Feed the Future (FTF) recently underwent a shift to its second phase of implementation, guided by the Global Food Security Strategy (GFSS) developed following the Global Food Security Act of 2016. With the change has come a revised common results framework and a host of both new and modified standard performance monitoring indicators released in March 2018. This post explores critical aspects of the new guidance and implications on implementing partners (IPs).
WHAT HAS CHANGED?
Focusing at the implementation level, there are a total of 27 standard indicators (required as applicable) that partners will be using to monitor their activities. These indicators are a mix of new/new to FTF (18), unchanged (7) and tweaked (2). Moreover, the 27 implementing level indicators can be disaggregated into the following categories: Economic Growth (16), Health (7), Education and Social Service (1), Gender (1), Resilience (1) and Youth (1).
In October 2018, IPs will be required to report targets using the new FTF Phase II indicators. In October 2019, IPs will begin reporting results achieved toward the new indicators into the Feed the Future Management System (FTFMS).
WHAT DO THE CHANGES MEAN FOR IMPLEMENTING PARTNERS?
We see three key features of the revised indicators that guide our path forward.
Greater focus on results
The revised indicators push implementers to focus on actual results achieved, rather than effort expended to deliver services. The shift toward evaluating achievements is evident in the decision to drop output indicators such as number of organizations participating in favor of new indicators such as number of organizations with increased performance improvement. Here, FTF and GFSS push implementers to higher standards of self-evaluation.
Greater focus on market systems
One of the primary changes in the updated indicator set is a strong focus on market systems. Indicators that primarily focused on smallholders are revised to track the impact achieved on upstream and downstream stakeholders across agricultural value chains. Here, FTF succeeds in providing improved guidance as IPs work to adapt to a new, expanded implementation approach.
Expanded definitions, clearer guidance
With more extensive and challenging expectations, FTF has provided improved guidance and an insightful webinar series designed for Monitoring, Evaluation and Learning (MEL) staff. Not only do revised indicator definitions include increased detail and explanation, they also provide clear examples and scenarios partners may expect to encounter.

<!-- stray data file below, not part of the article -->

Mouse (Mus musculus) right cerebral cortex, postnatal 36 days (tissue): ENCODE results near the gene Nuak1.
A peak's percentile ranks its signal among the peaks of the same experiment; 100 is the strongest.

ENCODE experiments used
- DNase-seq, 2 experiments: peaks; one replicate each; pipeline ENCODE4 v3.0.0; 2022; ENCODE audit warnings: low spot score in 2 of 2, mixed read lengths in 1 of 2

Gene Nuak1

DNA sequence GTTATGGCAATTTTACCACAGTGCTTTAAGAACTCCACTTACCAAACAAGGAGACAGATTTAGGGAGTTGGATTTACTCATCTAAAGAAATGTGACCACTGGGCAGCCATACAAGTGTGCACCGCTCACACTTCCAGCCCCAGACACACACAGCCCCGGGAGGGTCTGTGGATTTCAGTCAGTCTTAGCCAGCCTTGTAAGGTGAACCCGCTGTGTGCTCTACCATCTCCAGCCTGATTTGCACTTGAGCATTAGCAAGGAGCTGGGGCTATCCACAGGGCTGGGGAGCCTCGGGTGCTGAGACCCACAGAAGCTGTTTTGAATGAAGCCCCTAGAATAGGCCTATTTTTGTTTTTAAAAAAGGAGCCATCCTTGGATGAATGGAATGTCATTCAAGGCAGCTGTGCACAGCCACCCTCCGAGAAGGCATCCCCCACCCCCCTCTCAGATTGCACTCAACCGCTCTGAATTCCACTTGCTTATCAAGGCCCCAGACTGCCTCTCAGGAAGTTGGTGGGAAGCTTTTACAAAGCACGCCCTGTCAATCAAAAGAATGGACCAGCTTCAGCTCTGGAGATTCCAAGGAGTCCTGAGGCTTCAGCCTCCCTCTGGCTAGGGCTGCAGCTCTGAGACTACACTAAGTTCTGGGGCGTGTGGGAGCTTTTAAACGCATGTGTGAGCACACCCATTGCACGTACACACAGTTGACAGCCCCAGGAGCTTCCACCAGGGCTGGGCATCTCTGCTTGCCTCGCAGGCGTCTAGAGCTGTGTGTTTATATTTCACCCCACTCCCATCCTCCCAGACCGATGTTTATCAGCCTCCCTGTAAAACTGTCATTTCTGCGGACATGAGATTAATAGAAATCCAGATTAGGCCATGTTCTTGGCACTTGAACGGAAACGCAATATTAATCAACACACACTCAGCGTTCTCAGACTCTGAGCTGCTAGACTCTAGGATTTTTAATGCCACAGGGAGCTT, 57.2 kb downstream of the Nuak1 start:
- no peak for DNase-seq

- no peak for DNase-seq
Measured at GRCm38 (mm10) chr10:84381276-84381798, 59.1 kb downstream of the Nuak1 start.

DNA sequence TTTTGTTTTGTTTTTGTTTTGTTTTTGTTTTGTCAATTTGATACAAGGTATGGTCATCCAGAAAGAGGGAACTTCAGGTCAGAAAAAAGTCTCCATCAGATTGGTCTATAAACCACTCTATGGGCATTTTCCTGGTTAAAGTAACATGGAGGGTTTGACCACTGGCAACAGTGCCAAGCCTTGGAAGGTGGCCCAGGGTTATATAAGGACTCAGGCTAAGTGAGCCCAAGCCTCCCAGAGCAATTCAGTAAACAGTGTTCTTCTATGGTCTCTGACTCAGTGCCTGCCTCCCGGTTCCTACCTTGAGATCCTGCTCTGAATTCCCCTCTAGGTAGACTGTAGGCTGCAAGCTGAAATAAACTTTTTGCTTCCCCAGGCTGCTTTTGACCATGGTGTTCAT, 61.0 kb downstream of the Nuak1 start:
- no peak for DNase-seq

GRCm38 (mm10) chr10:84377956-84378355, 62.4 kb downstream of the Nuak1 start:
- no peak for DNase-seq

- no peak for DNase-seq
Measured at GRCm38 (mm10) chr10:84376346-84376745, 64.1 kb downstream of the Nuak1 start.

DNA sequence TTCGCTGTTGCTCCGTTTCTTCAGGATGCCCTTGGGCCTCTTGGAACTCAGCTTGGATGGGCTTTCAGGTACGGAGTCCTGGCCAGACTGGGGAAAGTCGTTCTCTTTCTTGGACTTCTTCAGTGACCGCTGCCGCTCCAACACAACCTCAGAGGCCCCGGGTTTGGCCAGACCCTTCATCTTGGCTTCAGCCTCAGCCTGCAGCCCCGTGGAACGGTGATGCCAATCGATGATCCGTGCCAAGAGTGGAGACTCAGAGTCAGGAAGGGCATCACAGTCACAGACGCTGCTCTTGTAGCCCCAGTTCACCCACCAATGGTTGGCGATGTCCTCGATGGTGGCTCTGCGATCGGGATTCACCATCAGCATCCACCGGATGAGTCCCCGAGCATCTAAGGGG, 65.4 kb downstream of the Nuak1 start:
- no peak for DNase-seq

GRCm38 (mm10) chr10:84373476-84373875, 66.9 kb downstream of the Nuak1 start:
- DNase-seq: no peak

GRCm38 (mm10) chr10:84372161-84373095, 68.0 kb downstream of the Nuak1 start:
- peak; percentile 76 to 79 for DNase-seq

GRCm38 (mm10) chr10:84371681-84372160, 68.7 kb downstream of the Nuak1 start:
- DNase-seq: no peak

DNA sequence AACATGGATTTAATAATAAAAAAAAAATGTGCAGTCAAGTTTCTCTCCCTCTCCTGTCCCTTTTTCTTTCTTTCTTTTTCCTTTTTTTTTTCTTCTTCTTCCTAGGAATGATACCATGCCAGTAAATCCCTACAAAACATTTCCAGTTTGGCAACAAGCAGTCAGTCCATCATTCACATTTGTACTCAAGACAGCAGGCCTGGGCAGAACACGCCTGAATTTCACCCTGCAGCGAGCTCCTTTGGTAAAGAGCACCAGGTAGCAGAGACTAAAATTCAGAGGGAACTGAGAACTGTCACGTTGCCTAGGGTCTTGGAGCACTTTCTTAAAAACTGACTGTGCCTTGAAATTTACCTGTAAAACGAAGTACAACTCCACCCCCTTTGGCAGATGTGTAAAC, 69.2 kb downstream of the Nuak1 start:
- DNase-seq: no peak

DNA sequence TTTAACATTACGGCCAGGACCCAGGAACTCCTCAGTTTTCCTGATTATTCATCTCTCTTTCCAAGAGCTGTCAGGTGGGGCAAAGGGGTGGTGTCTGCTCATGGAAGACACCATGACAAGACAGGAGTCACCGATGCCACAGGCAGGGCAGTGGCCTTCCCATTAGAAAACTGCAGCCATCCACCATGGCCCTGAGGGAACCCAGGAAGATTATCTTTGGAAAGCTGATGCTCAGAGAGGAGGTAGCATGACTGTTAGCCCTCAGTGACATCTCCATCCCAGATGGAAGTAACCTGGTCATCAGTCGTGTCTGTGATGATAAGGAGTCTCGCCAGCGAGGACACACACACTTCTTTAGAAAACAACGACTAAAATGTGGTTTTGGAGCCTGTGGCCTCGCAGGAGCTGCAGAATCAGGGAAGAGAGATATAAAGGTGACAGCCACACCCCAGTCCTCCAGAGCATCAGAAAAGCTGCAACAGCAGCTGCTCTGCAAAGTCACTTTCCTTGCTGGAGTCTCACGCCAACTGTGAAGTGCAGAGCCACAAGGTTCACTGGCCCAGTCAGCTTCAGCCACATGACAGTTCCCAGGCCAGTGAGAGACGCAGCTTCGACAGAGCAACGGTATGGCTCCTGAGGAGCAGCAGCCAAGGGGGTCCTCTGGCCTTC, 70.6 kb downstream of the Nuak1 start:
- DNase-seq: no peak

WHAT CHALLENGES DO WE FACE?
Revisions to core evaluation criteria against which implementers are measured presents a challenge, and as IPs, we may feel as though we are being asked to hit a moving target. By definition, the design and execution of FTF activities is directly guided by the results framework. In some cases, where key indicators around which interventions were designed have been dropped, IPs will need to work closely with their operating units to find a way forward that aligns with new guidance while maintaining programmatic focus.
After making course adjustments, MEL practitioners will need to consider how to incorporate changes in our key frameworks into the context of monitoring progress and evaluating success of a multi-year project. This will require creative thinking about when and how past achievements can be compared to ongoing results tracked using different metrics.
Finally, partners may find themselves with the same MEL resources but an expanded scope of work. Revised indicators with expanded definitions and additional disaggregates mean that partners will need to work efficiently to meet new reporting requirements without overextending MEL teams.
WHERE DO WE GO FROM HERE?
Through this series, we will unpack how IPs can strategically approach the challenges and opportunities for growth that come with the transition to FTF Phase II. In future posts, we will explore some of the key operational changes that will be taking place as a part of the shift and get perspectives and advice from partners in the field and others. In the early stages of the transition, there are several steps we can take all take as implementers:
Learn – Take advantage of the resources USAID continues to provide during the transition period. Get familiar with the new indicator definitions and handbook, attend the MEL webinar series and ask questions. Don’t wait, be proactive to ensure a smooth transition.
Communicate – Early and open communication with operating units, subcontractors, project staff and other IPs is critical to ensure everyone is on the same page regarding expectations, strategy and timeline.
Stay on Course – Ensure core interventions continue on schedule as planned, while adapting management strategies to align with change as is practical and reasonable.